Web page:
It’s important to distinguish between PMHNPs and other psychiatric healthcare specialists such as psychologists, psychiatrists, social workers, and counselors. All of these professionals generally offer some form of psychotherapy for patients, but there are some key differences. The most obvious distinction is that PMHNPs hold advanced nursing degrees. Also, while PMHNPs and psychiatrists can prescribe medications*, social workers and psychologists cannot. Lastly, PMHNPs are qualified to perform advanced physical assessments and diagnostic exams, while the other mental health professionals tend to focus squarely on the mind.

*Please note that this may vary according to a PMHNPs state of practice.

Skills & Personality Traits of Successful Psychiatric Nurse Practitioners
According to the APNA (2017), psychiatric-mental health NPs require excellent communication skills and relationship-building abilities in order to practice effectively. These competencies are especially important since providing the right kind of treatment can depend on the NP’s ability to assess and understand a patient’s underlying issues, as well as to liaise with other healthcare providers and advocate for improvements to policies and regulations. Other desired traits and proficiencies among PMHNPs include:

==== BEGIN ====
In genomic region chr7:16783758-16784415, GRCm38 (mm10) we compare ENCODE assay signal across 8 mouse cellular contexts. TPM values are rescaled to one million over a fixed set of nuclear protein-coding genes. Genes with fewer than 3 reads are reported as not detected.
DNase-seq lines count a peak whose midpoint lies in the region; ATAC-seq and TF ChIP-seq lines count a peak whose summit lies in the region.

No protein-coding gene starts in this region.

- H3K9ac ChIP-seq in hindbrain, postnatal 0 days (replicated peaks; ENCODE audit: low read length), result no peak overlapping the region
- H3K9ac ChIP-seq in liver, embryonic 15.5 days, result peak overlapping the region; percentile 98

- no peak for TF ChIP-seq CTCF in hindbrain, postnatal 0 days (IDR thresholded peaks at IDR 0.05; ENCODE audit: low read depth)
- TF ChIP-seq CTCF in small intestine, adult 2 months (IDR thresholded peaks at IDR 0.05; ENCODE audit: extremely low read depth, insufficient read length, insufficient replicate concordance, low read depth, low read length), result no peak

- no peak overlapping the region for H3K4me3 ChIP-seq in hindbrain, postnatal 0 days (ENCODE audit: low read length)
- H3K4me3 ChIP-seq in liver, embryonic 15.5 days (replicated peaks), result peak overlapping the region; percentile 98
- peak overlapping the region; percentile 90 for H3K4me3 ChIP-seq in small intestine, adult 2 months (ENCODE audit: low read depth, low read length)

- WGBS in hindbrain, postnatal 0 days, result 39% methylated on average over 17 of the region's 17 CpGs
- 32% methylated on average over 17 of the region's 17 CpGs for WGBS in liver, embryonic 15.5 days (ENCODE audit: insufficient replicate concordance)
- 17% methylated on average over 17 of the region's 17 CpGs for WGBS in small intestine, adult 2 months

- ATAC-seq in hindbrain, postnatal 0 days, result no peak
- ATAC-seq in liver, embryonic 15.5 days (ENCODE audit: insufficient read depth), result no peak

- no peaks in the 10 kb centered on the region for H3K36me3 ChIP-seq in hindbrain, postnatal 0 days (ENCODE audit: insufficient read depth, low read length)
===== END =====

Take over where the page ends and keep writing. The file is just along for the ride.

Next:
High-level understanding of the impact of mental health issues on society
Ability to exercise compassion, empathy, and sensitivity to the gamut of human problems and conditions
Competence with medical equipment (e.g., EKGs, defibrillators, etc.)
Experience with medical software and coding systems for diagnoses
In sum, psychiatric nurses work across the medical and psychological disciplines to therapeutically engage with patients. They bring various skills to the table, tapping the disparate realms of behavioral intervention strategies, neurobiological knowledge, psychotherapeutic understanding, and an ability to assess the physical condition of the body.

Education & Experience Requirements for a Psychiatric Nurse Practitioner
Like other nurse practitioners, PMHNPs must have at least a master of science in nursing (MSN) or a post-master’s certificate prior to practice. There are various PMHNP programs available, including many which can be completed online. It’s important to note that while an MSN is currently the minimum academic credential in this field, there’s a growing trend toward the doctor of nursing practice (DNP), the terminal degree for NPs. The American Association of Colleges of Nursing (AACN 2017) notes that this practice-centered doctorate helps NPs meet “the changing demands of this nation’s complex healthcare environment” and represents “the highest level of scientific knowledge and practice expertise to assure quality patient outcomes.”

Before enrolling in any graduate program in nursing, prospective PMHNPs are strongly encouraged to verify their school and program accreditation status. There are two main entities which offer accreditation to graduate NP programs: Accreditation Commission for Education in Nursing, Inc. (ACEN) and the Commission on Collegiate Nursing Education. To learn about how programs are approved, please visit the individual websites or the ‘accreditation’ section of the online NP programs page.